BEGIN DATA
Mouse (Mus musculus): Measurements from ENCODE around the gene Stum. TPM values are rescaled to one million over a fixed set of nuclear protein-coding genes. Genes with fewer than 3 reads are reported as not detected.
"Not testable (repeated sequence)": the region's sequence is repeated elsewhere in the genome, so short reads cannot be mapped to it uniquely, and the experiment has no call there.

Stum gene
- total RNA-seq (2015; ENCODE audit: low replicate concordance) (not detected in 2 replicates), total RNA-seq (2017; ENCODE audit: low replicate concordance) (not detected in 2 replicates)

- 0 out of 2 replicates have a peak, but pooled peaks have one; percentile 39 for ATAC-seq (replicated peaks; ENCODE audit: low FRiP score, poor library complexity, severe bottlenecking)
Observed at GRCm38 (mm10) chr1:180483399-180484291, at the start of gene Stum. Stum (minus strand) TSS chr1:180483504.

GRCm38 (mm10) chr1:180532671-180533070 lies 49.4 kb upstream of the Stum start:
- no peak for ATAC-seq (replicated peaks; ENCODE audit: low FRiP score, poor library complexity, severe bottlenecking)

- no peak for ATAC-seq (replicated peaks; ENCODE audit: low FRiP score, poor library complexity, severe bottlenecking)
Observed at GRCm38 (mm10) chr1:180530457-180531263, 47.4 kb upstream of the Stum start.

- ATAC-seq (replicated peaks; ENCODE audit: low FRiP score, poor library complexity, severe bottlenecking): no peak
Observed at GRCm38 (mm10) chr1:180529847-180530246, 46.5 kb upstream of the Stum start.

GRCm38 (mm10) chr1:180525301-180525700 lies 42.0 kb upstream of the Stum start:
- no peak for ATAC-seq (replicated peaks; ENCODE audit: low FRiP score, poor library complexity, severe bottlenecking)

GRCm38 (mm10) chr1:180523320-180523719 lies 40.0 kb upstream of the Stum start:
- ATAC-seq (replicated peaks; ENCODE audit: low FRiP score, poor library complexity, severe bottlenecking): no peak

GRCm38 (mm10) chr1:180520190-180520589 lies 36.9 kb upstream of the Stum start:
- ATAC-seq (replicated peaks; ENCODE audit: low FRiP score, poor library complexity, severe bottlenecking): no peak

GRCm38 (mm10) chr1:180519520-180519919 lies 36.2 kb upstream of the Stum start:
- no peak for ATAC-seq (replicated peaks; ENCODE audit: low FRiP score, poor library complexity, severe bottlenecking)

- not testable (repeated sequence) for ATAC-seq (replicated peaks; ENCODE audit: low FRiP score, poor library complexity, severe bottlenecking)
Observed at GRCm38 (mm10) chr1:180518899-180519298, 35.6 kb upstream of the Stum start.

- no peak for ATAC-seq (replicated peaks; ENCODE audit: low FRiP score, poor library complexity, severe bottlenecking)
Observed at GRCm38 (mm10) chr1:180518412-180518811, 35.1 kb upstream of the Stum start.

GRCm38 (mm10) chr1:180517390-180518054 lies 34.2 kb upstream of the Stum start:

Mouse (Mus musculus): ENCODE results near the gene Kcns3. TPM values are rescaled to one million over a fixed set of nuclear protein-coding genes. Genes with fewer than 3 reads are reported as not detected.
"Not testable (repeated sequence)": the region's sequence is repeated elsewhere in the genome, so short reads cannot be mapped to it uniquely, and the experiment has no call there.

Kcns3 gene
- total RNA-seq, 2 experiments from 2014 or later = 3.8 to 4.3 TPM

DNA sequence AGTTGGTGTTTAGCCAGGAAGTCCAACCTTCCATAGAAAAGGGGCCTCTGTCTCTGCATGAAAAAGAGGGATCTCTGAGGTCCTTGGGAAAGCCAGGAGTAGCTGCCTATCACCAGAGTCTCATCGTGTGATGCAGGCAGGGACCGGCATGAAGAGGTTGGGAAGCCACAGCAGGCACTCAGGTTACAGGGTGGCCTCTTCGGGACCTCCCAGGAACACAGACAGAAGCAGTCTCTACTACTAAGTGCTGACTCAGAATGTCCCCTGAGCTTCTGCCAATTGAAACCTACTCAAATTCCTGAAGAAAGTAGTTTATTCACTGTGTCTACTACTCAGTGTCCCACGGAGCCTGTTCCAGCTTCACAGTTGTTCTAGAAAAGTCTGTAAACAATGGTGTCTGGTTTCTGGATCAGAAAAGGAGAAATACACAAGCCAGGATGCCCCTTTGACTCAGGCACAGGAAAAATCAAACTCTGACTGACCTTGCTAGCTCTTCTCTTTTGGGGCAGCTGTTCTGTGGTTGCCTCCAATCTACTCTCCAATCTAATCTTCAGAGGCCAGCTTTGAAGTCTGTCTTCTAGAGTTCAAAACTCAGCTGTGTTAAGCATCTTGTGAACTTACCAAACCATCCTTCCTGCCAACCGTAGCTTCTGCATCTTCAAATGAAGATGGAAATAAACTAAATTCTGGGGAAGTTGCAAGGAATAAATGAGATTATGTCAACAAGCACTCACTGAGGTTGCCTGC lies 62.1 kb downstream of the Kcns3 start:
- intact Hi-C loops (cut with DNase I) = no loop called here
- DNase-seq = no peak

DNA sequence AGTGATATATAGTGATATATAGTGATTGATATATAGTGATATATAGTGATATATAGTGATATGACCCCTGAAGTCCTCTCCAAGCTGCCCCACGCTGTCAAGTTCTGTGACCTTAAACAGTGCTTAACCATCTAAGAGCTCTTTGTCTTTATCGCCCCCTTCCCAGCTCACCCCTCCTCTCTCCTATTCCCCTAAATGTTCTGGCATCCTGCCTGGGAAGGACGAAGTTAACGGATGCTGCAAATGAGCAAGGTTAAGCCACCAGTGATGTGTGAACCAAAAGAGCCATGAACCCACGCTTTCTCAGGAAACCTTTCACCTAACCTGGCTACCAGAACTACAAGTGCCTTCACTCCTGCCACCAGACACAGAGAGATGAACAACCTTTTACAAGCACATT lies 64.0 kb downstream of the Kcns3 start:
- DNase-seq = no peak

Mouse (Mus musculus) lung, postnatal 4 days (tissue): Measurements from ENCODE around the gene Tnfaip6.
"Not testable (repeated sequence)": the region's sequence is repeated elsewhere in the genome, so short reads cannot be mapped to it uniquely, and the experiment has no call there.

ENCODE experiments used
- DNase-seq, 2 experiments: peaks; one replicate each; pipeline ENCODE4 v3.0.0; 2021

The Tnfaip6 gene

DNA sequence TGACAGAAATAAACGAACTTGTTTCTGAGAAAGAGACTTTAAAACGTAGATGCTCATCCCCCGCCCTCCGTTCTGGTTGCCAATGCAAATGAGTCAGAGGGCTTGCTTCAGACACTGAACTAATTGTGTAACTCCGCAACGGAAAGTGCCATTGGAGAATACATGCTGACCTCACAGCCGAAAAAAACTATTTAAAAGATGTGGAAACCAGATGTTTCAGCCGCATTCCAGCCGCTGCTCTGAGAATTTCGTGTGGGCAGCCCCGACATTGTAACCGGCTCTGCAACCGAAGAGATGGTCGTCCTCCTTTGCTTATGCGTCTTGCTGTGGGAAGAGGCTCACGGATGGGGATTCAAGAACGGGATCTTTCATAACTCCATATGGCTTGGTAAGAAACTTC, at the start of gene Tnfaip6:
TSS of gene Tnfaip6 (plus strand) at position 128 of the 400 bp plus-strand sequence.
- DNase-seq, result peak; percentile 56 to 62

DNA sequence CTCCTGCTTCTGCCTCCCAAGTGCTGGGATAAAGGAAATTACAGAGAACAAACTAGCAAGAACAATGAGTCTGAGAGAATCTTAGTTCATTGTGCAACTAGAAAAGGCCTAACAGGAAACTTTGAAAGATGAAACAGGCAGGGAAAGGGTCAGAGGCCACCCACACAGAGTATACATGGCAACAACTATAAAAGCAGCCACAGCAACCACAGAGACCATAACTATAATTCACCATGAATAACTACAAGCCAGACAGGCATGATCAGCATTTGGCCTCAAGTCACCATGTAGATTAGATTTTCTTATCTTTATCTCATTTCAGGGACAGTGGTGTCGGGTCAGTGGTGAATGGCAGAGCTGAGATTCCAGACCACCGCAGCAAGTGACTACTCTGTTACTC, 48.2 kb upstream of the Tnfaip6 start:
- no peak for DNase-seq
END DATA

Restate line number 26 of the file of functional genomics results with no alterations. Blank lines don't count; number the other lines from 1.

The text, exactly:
Mouse (Mus musculus): ENCODE results near the gene Kcns3. TPM values are rescaled to one million over a fixed set of nuclear protein-coding genes. Genes with fewer than 3 reads are reported as not detected.